What I did right
Published: Tuesday, August 12, 2014 at 6:01 a.m.
Last Modified: Monday, August 11, 2014 at 2:24 p.m.
When I graduated from pharmacy school in 1989, I was eager to ease the world's suffering. At that time, my profession was rated the No. 1 “trusted” profession in the country. How could anything I dispense be bad?
Maybe I'm the sensitive sort, but I got really upset when my patients called the pharmacy to describe their new, uncomfortable side effect. For example, I would fill a prescription for a muscle relaxer like “cyclobenzaprine,” and then get a frantic call from someone who became very dizzy or zoned out. Once, I filled a prescription for sumatriptan, and then four hours later, took a call from the patient who said she was feeling mild chest pain and was very weak. The most memorable one was when I dispensed an analgesic and heard from the wife that he had gone to sleep and not waken up in six hours! I could tell you more stories but you get the point. Pharmacists, as a whole, care very much about our patients. It makes us sad to hear that the medication we dispense causes a detrimental side effect for you. Fortunately, side effects don't occur all the time, or with every single person. There are a handful of lucky ones, and I think we all agree that some medicines are essential, and worth the mild side effects.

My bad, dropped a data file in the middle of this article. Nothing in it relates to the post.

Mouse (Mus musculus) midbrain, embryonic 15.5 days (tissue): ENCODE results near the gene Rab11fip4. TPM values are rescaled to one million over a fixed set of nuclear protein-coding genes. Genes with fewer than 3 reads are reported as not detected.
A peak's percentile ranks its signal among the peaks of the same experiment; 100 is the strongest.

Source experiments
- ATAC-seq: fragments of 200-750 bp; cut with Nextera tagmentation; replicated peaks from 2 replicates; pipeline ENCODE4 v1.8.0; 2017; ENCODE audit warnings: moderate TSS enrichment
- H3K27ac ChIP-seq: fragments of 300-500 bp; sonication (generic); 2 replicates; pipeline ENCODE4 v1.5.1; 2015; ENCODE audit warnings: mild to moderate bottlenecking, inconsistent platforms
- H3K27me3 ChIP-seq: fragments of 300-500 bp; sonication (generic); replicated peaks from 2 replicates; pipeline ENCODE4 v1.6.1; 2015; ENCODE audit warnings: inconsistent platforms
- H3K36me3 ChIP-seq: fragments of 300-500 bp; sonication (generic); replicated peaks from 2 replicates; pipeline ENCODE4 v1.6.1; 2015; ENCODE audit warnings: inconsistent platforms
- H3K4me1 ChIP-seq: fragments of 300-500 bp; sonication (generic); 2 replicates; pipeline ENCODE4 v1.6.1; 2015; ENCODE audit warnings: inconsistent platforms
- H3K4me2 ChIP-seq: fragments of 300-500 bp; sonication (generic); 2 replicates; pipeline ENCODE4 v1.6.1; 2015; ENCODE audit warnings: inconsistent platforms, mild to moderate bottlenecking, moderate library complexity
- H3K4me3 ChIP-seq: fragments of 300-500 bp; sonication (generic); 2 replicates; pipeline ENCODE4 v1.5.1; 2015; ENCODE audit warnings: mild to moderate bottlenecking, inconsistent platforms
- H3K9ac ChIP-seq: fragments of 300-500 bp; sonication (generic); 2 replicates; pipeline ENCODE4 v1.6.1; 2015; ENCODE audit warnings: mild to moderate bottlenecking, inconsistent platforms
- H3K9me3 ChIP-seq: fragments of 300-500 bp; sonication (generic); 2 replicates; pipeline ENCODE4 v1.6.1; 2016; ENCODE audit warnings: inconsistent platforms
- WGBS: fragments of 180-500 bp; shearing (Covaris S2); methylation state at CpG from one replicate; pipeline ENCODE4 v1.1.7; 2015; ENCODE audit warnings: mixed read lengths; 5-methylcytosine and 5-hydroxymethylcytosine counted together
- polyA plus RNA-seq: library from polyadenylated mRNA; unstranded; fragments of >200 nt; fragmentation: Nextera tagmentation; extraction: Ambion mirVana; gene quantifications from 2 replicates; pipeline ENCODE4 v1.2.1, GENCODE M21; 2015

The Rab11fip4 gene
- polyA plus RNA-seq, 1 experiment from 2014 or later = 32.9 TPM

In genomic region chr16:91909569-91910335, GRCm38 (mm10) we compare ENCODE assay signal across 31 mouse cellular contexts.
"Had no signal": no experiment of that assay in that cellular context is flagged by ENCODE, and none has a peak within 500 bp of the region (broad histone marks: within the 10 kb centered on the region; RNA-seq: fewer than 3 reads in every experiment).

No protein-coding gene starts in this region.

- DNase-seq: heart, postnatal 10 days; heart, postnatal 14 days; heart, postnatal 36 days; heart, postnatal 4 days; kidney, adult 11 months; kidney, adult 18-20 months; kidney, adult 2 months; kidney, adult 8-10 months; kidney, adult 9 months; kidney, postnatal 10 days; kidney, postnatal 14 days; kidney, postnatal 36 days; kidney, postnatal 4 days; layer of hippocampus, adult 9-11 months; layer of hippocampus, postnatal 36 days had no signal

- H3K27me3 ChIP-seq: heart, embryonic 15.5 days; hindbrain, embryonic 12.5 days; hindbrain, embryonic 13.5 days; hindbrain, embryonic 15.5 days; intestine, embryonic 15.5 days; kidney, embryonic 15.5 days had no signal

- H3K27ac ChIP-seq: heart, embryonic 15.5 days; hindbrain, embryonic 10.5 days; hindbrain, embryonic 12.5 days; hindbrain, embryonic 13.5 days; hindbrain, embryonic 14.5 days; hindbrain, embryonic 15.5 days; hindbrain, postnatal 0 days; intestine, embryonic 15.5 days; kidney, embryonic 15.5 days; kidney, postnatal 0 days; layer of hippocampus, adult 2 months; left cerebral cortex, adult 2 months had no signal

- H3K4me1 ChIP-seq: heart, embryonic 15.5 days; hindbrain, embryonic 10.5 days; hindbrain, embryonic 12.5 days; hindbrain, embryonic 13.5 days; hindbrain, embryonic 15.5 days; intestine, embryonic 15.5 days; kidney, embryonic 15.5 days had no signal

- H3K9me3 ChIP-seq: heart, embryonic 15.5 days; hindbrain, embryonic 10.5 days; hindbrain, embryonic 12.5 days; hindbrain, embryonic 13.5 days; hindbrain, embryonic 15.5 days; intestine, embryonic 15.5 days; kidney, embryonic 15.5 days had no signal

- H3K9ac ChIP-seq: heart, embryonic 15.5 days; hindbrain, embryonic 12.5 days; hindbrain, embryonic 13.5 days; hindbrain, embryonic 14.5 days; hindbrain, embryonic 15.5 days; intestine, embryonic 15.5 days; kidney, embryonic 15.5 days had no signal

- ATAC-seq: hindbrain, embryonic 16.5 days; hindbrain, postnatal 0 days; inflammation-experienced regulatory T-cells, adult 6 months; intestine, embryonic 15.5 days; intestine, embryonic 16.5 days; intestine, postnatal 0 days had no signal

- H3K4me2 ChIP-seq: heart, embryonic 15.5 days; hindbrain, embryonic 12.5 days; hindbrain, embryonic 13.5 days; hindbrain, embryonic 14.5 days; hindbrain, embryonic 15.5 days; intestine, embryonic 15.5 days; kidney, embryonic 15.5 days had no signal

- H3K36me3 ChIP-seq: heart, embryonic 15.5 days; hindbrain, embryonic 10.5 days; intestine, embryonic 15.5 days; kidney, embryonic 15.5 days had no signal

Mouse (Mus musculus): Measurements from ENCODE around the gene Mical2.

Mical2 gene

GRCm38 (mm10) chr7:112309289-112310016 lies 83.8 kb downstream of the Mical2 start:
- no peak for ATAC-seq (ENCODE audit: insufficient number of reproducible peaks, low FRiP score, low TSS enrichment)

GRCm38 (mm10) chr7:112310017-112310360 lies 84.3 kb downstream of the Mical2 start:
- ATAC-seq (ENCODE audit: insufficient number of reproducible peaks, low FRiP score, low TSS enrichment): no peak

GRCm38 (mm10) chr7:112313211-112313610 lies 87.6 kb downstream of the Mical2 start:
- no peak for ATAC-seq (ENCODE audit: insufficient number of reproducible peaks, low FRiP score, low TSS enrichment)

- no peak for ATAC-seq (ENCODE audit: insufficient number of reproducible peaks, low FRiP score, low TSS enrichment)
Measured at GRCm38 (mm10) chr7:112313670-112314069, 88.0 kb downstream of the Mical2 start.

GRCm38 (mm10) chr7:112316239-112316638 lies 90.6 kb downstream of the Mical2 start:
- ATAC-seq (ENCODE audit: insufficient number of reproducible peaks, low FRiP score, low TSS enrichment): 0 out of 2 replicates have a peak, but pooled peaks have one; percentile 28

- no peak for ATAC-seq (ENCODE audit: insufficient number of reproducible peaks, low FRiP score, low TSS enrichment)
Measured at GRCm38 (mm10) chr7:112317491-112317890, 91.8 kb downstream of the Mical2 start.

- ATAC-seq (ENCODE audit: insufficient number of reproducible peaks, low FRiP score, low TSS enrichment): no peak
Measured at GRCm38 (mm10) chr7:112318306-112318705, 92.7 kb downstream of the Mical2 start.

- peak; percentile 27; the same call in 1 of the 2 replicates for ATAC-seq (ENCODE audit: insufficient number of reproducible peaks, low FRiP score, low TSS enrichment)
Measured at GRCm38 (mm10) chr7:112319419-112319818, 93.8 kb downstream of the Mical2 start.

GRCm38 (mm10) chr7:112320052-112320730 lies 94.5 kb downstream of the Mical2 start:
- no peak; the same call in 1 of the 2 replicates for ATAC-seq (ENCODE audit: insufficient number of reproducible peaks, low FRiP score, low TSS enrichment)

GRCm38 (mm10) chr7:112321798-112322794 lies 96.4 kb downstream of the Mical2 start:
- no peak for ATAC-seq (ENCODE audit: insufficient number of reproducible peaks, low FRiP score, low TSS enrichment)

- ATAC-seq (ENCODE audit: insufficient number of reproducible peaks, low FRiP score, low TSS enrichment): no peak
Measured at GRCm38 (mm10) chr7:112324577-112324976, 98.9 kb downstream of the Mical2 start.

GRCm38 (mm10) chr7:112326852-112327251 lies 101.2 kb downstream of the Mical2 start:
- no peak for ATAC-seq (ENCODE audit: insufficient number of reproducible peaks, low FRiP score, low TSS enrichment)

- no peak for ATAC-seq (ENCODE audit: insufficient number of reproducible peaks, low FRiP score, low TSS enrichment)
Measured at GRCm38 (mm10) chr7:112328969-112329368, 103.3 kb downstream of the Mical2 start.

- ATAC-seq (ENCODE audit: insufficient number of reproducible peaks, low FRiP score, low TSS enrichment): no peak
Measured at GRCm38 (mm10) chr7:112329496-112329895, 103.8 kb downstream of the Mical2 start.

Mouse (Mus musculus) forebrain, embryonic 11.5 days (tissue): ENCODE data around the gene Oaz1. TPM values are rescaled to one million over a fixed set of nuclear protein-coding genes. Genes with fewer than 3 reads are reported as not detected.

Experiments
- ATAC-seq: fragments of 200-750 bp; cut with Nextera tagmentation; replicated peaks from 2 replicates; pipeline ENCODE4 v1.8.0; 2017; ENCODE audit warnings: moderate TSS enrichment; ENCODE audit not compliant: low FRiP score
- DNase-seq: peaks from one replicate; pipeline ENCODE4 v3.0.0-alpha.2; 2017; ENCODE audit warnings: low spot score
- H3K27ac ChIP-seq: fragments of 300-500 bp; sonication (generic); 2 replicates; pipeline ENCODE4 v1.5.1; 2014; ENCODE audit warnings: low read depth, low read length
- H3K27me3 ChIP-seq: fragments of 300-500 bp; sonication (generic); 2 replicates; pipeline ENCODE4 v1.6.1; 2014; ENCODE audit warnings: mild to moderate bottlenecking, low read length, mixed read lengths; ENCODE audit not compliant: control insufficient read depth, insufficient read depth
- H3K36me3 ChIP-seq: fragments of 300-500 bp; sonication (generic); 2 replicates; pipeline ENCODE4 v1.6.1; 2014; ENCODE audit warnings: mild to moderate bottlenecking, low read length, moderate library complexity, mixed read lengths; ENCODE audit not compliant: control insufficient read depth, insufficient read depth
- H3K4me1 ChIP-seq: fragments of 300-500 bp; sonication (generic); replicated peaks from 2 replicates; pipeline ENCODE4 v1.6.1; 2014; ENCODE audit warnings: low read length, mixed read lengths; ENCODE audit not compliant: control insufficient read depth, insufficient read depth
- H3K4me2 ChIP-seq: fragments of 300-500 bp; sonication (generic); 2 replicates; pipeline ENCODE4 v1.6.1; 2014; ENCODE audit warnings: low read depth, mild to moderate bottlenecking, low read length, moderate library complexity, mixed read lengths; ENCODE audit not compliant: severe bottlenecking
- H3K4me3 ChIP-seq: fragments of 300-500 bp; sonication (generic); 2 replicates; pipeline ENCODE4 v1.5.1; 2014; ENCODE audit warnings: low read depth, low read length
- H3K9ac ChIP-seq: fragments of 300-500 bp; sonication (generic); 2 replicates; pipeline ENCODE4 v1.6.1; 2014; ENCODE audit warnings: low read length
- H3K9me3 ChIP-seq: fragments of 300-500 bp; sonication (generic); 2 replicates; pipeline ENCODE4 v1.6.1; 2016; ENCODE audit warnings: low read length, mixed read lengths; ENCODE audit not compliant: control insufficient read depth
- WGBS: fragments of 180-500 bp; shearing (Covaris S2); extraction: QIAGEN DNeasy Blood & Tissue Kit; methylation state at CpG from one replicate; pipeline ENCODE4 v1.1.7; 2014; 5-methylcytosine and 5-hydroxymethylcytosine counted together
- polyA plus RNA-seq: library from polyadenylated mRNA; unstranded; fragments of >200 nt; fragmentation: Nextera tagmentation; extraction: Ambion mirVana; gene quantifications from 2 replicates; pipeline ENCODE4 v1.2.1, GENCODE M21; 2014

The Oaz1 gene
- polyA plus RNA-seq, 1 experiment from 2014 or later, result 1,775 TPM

Since I graduated all those years ago, I've done something right. I've asked the question, “Why?” In doing so, I've learned that when you block a pathway, or derail an enzyme from doing it's job, you launch the first domino which creates a cascade of events leading up to a side effect.
It's not rocket science, it's basic biochemistry. Block the HMGCoA enzyme (statin cholesterol drugs) and you block production of natural CoQ10 (which your muscles love)! That answers the “why” question that people have when they take statins and wonder why they have Charley horses or feel weak. When you block the calcium-dependent membrane function in your gut with the drug metformin (used for diabetes), you lower vitamin B12 levels. A deficiency of B12 is well-documented to cause painful neuropathies. This answers the “why” question in case you have more numbness, or pins and needles in your hands and feet. Probiotics, calcium and B12 could help if you take metformin.
As a pharmacist (code for “drug information specialist”), I know I did something right. I delved deeper and learned how medications steal the life out of you. I now teach people how to restore health and balance by putting back key nutrients that mitigate drug-induced nutrient depletions (which spark the side effects). I wrote an entire book on this topic, called “Drug Muggers.” By the way, it's not just drugs. Coffee mugs minerals that you need to make thyroid hormone. Wine mugs thiamine which can cause calf muscle tenderness and memory loss. Snag a copy of “Drug Muggers,” or ask your local pharmacist what vitamins you need to avoid side effects.
This column is not intended to treat, cure or diagnose you. To submit a question, visit www.SuzyCohen.com.
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